Sunday, June 17, 2012

Ageing the right way.

For the first time in human history, the world will soon have more older people than children.
By mid-century,  2 billion men and women will be over 60 years old.  Sounds scary? Not really.
You might think,
Older people can’t take care of themselves.

Older people can’t do new things at work (or play)

Older people are no longer attractive

Older people should accept illness as part of ageing

The world is changing.
Stereotypes hold us back.

So what can we do about this?
a)   Start early with healthy habits
Whenever I see kids playing basketball, my fingers itch to grab the ball and join them in the game. But the fact is that I know I won’t be able to keep up for more than 2 minutes on the court. 

The reason? Somewhere along the way I gave up playing basketball and as a result my stamina is not the same. But I know of a senior in our organisation who retired last year at the age of sixty. He played five days a week after office hours and was still coaching the youngsters when he retired. I would call that as developing a healthy habit and sticking to it.

b)  Value their contribution to the society.
Their contribution may be a small one but value and appreciate it. There is nothing better to boost their morale.

c)   Keep older people at the heart of the family and community. . . to continue reading click here.

Tuesday, June 12, 2012

Music for Gaza

Anything that happens at the Gaza strip is always under scrutiny for various reasons. 

So when the renowned Jewish conductor Daniel Barenboim decided to perform an orchestra of European musicians in the Gaza strip eyebrows were raised. Many  doubted whether that would ever  happen. But Daniel pulled it off by secretly coordinating with the United Nations and the announcement was made only when the invitations were distributed.
Barenboim, an Argentine-born Jew who was raised in Israel, and has Israel citizenship, took Palestinian citizenship in 2008.He believed his rare new status could serve a model for peace between the two peoples, who have  for years lived under the shadow of  war and mistrust.

In Daniel’s words "We are very happy to come to Gaza. We are playing this concert as a sign of our solidarity and friendship with the civil society of Gaza"
A part of his speech can be heard at the end of this article where you can see a 2.5 minute short film. You can see him praising the children of Gaza, “What I do is make music, but I am also very happy to see these wonderful children play”

He knew that his visit to the Gaza Strip would violate an Israeli law which bans its citizens from entering the coastal enclave.
For the occasion Egypt agreed to open not just the Rafah border to let the orchestra into Gaza but also the airport in El Arish,  long shut to commercial traffic. Under a bright, cloudless blue sky, a convoy of white United Nations vehicles, some armoured, their blue flags flapping, picked up the players at the crossing and drove them past waving teenagers on rubble-strewn sidewalks and old men riding donkey carts over shattered streets.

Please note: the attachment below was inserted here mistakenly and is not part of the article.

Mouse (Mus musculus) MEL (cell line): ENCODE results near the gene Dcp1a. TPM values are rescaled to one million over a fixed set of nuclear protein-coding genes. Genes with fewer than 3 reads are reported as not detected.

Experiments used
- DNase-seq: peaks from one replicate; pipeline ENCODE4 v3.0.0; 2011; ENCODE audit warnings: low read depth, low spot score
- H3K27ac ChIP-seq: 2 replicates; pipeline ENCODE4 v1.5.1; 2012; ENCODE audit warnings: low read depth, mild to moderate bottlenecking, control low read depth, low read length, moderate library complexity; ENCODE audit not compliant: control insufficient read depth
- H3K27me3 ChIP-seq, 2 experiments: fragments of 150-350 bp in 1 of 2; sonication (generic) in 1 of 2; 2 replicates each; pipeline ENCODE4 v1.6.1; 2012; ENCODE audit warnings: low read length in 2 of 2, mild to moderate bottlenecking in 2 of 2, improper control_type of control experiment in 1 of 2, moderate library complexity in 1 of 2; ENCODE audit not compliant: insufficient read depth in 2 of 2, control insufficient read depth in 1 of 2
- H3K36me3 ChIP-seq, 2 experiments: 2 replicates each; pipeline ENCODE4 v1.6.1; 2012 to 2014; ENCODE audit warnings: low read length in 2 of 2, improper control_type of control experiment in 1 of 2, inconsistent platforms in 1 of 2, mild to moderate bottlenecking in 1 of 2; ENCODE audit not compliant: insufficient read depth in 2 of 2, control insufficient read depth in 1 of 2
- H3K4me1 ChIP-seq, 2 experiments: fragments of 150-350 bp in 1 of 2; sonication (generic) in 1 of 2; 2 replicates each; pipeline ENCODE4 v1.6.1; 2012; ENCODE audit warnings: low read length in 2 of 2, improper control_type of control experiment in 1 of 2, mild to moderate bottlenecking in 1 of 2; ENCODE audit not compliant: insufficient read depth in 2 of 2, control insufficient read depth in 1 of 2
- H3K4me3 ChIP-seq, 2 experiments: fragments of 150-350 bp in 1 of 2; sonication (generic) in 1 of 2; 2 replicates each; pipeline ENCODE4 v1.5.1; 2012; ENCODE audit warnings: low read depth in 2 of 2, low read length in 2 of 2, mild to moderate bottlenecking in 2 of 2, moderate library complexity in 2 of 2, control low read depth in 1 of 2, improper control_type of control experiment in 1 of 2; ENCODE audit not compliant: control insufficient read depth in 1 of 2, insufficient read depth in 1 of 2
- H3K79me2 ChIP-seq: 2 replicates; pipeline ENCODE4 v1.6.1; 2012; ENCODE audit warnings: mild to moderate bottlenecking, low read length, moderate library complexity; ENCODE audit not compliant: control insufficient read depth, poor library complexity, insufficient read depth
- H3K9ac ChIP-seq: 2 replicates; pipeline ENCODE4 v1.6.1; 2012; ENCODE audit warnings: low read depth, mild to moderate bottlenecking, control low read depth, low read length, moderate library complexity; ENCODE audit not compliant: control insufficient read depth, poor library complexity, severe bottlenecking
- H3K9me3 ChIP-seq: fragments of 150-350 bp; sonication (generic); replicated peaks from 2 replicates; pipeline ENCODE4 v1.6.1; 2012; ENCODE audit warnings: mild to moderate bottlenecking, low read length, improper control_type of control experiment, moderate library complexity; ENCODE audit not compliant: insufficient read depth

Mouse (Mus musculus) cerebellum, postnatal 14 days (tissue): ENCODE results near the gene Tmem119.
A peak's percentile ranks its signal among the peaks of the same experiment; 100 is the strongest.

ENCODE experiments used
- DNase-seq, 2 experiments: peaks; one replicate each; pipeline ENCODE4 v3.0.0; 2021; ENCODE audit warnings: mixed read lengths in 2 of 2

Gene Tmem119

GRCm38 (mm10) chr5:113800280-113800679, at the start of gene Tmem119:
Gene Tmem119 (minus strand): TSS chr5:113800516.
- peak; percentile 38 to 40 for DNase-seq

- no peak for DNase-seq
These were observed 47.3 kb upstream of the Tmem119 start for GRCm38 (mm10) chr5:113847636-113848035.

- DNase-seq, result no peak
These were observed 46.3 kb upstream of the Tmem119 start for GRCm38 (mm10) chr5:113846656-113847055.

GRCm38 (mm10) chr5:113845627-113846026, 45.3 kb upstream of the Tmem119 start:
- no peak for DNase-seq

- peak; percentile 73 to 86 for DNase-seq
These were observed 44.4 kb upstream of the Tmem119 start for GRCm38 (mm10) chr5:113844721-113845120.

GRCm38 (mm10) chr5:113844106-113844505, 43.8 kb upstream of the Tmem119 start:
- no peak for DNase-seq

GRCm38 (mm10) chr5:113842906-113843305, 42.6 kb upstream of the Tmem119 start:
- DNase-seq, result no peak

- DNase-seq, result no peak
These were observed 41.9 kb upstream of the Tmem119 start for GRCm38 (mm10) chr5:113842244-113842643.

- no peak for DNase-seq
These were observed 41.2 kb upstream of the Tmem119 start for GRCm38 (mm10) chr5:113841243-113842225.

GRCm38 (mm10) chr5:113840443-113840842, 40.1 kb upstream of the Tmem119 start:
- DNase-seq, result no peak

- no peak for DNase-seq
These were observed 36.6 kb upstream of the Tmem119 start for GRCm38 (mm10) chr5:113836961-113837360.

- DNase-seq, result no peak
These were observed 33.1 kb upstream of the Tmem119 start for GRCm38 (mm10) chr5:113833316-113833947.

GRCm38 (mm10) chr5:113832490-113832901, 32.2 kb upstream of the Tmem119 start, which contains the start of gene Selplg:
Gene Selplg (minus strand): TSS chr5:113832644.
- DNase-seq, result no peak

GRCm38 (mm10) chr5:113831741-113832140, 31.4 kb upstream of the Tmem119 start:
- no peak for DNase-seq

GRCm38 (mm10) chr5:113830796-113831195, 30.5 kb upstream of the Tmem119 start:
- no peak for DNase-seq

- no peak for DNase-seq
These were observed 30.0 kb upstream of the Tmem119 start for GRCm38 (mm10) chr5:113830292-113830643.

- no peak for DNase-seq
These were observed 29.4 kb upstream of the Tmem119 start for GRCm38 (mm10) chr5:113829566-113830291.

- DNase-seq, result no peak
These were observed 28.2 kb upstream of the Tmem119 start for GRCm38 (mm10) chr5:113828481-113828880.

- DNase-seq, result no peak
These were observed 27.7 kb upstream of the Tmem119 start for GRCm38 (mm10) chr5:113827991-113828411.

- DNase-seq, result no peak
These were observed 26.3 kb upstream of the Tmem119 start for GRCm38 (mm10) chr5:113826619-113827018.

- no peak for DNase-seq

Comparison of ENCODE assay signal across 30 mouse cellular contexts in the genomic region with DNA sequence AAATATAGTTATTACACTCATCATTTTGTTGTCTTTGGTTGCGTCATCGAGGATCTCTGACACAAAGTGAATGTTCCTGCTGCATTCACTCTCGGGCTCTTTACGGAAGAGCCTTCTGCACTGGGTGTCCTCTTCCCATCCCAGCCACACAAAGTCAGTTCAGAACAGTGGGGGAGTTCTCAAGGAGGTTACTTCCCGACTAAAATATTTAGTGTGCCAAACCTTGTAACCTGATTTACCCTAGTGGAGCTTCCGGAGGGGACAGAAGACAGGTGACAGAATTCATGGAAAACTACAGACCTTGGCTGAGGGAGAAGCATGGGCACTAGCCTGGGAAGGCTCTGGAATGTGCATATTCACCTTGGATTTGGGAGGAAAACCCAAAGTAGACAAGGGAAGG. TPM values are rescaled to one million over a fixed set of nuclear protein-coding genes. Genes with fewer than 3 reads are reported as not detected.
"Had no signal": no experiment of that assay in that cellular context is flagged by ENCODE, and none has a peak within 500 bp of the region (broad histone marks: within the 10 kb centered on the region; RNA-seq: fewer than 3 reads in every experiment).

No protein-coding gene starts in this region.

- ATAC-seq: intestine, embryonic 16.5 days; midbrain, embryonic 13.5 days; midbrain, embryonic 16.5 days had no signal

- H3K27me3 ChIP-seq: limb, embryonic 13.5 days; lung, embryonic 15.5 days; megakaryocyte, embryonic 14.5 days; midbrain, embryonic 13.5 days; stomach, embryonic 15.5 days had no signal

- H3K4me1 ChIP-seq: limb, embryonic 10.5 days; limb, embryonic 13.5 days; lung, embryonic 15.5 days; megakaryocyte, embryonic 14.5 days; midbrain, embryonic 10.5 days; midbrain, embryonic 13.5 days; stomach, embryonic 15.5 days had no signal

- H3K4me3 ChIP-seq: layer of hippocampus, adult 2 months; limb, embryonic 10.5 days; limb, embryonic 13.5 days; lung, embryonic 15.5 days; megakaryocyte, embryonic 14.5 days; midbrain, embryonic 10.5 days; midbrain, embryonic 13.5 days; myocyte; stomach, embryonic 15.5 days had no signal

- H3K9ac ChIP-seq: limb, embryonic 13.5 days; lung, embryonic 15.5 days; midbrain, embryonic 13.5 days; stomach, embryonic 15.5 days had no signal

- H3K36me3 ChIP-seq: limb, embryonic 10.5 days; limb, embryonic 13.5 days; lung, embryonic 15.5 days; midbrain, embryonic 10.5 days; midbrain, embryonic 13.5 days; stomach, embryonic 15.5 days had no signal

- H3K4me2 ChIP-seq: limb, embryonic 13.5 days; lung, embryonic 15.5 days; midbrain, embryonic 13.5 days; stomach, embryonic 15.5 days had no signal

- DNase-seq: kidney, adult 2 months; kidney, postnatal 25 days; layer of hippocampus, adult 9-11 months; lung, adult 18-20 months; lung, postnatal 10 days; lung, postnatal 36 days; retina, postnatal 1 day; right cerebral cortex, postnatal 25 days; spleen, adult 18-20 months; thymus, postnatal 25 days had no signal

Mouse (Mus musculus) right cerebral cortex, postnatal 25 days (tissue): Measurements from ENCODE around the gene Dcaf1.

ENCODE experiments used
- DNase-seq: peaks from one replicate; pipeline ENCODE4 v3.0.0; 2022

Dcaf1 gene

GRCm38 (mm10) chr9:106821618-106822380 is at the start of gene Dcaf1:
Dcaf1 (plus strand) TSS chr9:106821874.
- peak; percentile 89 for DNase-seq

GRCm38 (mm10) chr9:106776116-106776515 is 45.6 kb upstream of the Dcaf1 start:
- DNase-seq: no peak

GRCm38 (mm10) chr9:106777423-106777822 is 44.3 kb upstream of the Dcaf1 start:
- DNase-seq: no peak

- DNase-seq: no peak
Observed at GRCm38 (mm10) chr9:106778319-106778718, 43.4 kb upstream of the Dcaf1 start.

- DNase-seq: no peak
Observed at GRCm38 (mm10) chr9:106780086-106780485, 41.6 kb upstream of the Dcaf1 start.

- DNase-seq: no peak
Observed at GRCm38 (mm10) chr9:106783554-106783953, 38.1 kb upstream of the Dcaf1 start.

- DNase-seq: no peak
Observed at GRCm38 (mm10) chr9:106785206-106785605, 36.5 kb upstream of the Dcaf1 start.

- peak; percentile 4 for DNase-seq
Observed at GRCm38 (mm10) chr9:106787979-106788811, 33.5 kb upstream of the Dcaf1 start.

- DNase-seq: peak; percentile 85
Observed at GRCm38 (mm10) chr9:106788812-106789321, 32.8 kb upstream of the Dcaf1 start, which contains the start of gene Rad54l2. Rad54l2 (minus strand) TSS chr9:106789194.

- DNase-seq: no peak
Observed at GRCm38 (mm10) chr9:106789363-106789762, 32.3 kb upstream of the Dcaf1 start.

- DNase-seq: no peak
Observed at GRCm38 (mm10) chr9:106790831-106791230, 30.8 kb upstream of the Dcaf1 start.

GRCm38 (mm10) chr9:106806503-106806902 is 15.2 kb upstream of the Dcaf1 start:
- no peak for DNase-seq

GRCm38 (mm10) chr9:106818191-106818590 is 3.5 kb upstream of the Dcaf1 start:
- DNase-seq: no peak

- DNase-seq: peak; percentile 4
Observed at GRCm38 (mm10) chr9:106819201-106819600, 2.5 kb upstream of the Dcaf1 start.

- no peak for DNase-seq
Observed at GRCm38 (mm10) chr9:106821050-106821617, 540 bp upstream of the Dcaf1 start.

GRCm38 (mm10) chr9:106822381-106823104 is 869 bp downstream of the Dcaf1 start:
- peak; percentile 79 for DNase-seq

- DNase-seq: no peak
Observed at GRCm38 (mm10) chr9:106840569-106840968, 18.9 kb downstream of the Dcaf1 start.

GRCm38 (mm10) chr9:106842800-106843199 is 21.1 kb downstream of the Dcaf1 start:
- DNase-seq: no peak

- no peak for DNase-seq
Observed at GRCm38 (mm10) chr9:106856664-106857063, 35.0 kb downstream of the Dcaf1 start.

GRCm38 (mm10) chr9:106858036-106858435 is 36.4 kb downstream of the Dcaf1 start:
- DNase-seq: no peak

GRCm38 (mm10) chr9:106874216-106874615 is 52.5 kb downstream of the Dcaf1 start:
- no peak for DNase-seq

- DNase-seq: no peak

Older Gazans, several fighting back tears, said they could not remember anything like this: a group of world-famous musicians coming to give a concert. Just getting by was a daily struggle for the people of Gaza.
Daniel had enlisted about two dozen elite . . .  . .  to continue reading click here

Wednesday, June 6, 2012

A tribute to mother

It is very rare that one can tell a story in two minutes. Especially when the story is touching and close to the heart.
But that is exactly what Jonathan has done with his short film “Sherry- like the drink”.
It is about a lady who was a teacher by profession but more than that she was a friend for many. In the small town she lived, people always flocked to her for advice and help and she was more than willing to oblige.

The title of the film is an ode to how she lived her life. And through out the film, the focus on her character as she was in real life is highlighted, as bubbly, fun loving, helpful, inspiring, and always with a zest for life.
The whole picture tells  the story of  her attachment towards the kids and  the people around her. The music by Chris Revgel is just wonderful and in perfect tune with the cartoon characters. I like the way the children are shown playing in the park and how a child uses the slide to join his group.  
The animation was done on paper and inked with ink liners, scanned and coloured digitally.

It is only at the end of the movie we realize that . . .  . read on

Friday, June 1, 2012

4 employees to 220 employees

I read a review of a hotel and it went like this:
We all need a reason to wake up in the morning and Financier-patisserie is mine.
I was surprised to find that the Yelp site had 173 reviews on the Financier-patisserie eating place.

We are talking about Mr Bedoucha who made this happen.
It takes a lot of courage to resettle in a different country especially when one takes up a new job, with no idea about who or how the clientele is going to be. But that is exactly what Mr  Eric Bedoucha did. A pastry chef, he shifted from France to New York and created Financier Patisserie, a famous and successful French pastry company in New York city.
Now for the last 30 years he is in the United States. In his own words “but during the first twenty years I did not feel like I had truly settled here. It took me a good 20 years to understand Americans and to make them trust me, because they are very open and very friendly, but to gain their confidence, it takes time. However once you have gained it, then it’s good for life”
 His greatest challenge was to guess what the . . . . .  read on